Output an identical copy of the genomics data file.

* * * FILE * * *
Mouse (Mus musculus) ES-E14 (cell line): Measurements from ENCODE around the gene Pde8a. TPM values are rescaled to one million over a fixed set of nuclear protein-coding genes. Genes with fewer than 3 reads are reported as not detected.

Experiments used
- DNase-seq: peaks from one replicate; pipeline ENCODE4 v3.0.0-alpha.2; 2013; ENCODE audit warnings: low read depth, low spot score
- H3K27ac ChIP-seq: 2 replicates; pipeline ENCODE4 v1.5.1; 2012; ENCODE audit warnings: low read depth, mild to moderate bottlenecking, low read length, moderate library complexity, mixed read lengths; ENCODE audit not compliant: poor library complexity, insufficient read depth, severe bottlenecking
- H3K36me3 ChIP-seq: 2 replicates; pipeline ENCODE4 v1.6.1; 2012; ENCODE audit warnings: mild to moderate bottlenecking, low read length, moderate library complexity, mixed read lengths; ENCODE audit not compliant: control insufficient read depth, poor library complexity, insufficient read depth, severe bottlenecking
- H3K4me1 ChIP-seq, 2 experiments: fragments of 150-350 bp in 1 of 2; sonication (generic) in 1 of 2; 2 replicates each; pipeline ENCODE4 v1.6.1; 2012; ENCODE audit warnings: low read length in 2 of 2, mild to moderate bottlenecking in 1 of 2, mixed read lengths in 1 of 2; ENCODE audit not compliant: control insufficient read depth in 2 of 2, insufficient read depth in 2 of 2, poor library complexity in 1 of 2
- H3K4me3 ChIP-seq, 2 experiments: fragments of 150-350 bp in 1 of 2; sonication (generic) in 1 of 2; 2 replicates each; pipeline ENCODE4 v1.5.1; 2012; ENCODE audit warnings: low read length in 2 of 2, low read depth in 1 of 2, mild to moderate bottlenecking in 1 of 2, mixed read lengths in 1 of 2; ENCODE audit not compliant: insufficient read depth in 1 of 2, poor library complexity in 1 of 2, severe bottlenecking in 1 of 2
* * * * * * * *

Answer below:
Mouse (Mus musculus) ES-E14 (cell line): Measurements from ENCODE around the gene Pde8a. TPM values are rescaled to one million over a fixed set of nuclear protein-coding genes. Genes with fewer than 3 reads are reported as not detected.

Experiments used
- DNase-seq: peaks from one replicate; pipeline ENCODE4 v3.0.0-alpha.2; 2013; ENCODE audit warnings: low read depth, low spot score
- H3K27ac ChIP-seq: 2 replicates; pipeline ENCODE4 v1.5.1; 2012; ENCODE audit warnings: low read depth, mild to moderate bottlenecking, low read length, moderate library complexity, mixed read lengths; ENCODE audit not compliant: poor library complexity, insufficient read depth, severe bottlenecking
- H3K36me3 ChIP-seq: 2 replicates; pipeline ENCODE4 v1.6.1; 2012; ENCODE audit warnings: mild to moderate bottlenecking, low read length, moderate library complexity, mixed read lengths; ENCODE audit not compliant: control insufficient read depth, poor library complexity, insufficient read depth, severe bottlenecking
- H3K4me1 ChIP-seq, 2 experiments: fragments of 150-350 bp in 1 of 2; sonication (generic) in 1 of 2; 2 replicates each; pipeline ENCODE4 v1.6.1; 2012; ENCODE audit warnings: low read length in 2 of 2, mild to moderate bottlenecking in 1 of 2, mixed read lengths in 1 of 2; ENCODE audit not compliant: control insufficient read depth in 2 of 2, insufficient read depth in 2 of 2, poor library complexity in 1 of 2
- H3K4me3 ChIP-seq, 2 experiments: fragments of 150-350 bp in 1 of 2; sonication (generic) in 1 of 2; 2 replicates each; pipeline ENCODE4 v1.5.1; 2012; ENCODE audit warnings: low read length in 2 of 2, low read depth in 1 of 2, mild to moderate bottlenecking in 1 of 2, mixed read lengths in 1 of 2; ENCODE audit not compliant: insufficient read depth in 1 of 2, poor library complexity in 1 of 2, severe bottlenecking in 1 of 2